Mullan was a member of the Federal Executive of the Parliamentary Labor Party from November 1916 to June 1917. He was a passionate ‘anti-conscriptionist’, highly critical of Prime Minister Hughes’ ‘Win the War’ election. During Hughes’ trip to Great Britain in 1916 Mullan strongly advised the Prime Minister to object to British policy on Irish home rule, and suggested that soldiers and armed police in Ireland should be transferred to the front. He criticised those who, given ‘fame and fortune’ by the Labor Party, were now its ‘chief traducers’.
Referring to the Hughes-Cook coalition, he pronounced: ‘ . . . we now have the deplorable spectacle of 29 members of this Parliament, men who were returned upon a definite Labour pledge, sheltering themselves in the trenches of the Liberal party’. Mullan especially objected to Hughes’ attempts to prolong the life of the Parliament until the end of the war without resort to an election, characterising it as ‘immoral and cowardly’. Later, the Brisbane Worker would write: ‘These were stirring times, and Johnny Mullan stood loyally and courageously by Labor in the bitter fights that were then waged to impose conscription on the nation, paying the penalty by suffering defeat in 1917’.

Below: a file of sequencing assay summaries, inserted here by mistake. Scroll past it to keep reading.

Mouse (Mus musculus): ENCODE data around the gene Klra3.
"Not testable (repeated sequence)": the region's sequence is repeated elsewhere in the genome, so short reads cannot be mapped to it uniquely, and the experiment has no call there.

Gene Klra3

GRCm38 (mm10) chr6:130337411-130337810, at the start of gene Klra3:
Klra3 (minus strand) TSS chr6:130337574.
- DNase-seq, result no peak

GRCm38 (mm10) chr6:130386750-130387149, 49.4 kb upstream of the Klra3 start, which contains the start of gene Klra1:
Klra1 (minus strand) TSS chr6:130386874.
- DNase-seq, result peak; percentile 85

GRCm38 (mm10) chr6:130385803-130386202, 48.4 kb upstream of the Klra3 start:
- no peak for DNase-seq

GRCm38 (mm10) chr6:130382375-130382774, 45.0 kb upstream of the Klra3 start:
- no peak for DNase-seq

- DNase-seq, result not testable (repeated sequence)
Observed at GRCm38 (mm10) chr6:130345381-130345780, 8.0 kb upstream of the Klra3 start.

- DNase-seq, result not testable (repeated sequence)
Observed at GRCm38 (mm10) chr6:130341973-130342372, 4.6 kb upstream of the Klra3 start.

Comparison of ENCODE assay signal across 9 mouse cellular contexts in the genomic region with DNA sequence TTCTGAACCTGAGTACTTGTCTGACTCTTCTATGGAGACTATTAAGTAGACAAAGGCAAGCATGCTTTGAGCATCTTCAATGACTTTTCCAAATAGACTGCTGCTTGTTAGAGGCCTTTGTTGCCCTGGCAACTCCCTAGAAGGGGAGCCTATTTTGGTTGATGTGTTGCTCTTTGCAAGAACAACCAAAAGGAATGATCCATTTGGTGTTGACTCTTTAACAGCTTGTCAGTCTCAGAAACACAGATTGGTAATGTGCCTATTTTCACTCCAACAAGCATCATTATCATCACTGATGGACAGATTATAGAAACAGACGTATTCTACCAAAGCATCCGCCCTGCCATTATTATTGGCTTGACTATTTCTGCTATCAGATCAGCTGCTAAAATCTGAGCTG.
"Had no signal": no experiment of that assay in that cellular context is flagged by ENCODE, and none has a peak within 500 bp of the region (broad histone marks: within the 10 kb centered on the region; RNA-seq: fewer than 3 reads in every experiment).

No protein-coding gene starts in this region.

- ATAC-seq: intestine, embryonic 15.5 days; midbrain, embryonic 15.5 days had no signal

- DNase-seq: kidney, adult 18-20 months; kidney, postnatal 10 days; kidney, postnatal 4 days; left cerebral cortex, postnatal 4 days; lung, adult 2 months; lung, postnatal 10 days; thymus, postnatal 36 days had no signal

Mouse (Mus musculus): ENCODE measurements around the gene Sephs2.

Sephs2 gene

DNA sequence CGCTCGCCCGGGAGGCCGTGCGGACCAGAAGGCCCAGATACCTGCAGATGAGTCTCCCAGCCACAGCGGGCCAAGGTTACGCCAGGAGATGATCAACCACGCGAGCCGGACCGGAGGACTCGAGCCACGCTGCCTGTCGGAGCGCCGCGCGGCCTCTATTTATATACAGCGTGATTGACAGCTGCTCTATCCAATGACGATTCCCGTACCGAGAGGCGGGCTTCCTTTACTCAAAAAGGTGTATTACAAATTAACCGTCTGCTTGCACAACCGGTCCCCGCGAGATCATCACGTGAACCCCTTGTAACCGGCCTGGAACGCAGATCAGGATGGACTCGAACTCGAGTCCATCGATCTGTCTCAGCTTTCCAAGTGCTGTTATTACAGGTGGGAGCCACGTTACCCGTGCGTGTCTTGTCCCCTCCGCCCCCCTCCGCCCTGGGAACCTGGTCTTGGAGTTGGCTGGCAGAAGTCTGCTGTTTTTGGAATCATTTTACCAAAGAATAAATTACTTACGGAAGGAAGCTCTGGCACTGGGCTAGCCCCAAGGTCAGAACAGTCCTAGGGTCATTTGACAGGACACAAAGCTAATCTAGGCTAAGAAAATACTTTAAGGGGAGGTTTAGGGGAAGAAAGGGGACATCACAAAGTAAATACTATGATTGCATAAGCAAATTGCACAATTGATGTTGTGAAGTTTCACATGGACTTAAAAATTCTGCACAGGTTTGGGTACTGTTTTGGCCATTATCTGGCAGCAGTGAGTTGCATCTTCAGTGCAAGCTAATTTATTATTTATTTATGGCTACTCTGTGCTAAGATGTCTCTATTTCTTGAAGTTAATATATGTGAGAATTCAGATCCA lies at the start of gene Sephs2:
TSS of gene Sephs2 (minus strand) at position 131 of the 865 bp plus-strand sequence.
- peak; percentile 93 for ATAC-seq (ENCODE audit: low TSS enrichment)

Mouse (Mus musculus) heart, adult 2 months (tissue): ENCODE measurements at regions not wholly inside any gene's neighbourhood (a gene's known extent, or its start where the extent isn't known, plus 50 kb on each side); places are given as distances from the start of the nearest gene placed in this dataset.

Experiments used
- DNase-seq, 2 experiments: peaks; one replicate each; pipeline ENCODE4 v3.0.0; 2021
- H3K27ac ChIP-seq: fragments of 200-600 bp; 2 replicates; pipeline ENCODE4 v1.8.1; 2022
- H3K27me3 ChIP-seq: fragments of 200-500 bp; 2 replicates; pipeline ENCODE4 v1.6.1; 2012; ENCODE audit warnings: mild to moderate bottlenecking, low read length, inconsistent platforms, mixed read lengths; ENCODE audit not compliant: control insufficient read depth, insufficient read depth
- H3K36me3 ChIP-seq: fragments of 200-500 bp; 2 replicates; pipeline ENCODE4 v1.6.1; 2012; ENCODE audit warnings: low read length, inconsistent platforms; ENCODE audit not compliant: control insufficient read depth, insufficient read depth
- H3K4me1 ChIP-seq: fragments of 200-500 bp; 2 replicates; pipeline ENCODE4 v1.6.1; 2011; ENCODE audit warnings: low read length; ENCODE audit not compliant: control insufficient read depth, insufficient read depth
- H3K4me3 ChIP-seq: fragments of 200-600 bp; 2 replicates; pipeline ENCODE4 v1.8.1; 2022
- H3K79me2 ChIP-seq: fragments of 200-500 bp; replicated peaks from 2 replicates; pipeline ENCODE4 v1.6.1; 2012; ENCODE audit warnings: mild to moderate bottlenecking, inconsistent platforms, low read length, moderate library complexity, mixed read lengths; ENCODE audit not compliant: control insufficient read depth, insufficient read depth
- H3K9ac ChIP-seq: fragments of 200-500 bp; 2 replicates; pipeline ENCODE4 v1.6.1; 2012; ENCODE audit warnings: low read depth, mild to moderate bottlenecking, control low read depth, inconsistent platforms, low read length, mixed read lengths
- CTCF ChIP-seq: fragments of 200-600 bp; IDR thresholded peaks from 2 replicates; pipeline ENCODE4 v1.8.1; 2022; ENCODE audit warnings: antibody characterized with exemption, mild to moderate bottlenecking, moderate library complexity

Mullan was a member of the select committee that inquired into the circumstances surrounding the award of a transcontinental railway contract to Mr H. Teesdale Smith. The matter, described by Senator Gardiner as ‘fishy’, led to long and spirited debate, and an amendment to the Address-in-Reply. Mullan objected to the suggestion that he and other members of the committee had prejudged the inquiry. However, as fellow committee member, Senator Oakes pointed out, Mullan’s interjection with reference to the letting of the contract—‘with secrecy and the side door added’—did reflect his attitude to the inquiry. The committee, which reported on 10 June 1914, ceased further inquiry on the basis that the relevant government department had not been forthcoming in meeting the request to examine certain documents.
Following the loss of his seat in the 1917 federal election, Mullan returned to the state scene as an organiser for the Queensland central political executive. He continued as a state convention delegate until 1941; he had been a regular delegate since 1910. He became also a member of the central political executive committee (1920–1941). Finally, in 1936 he was a delegate to the federal ALP conference.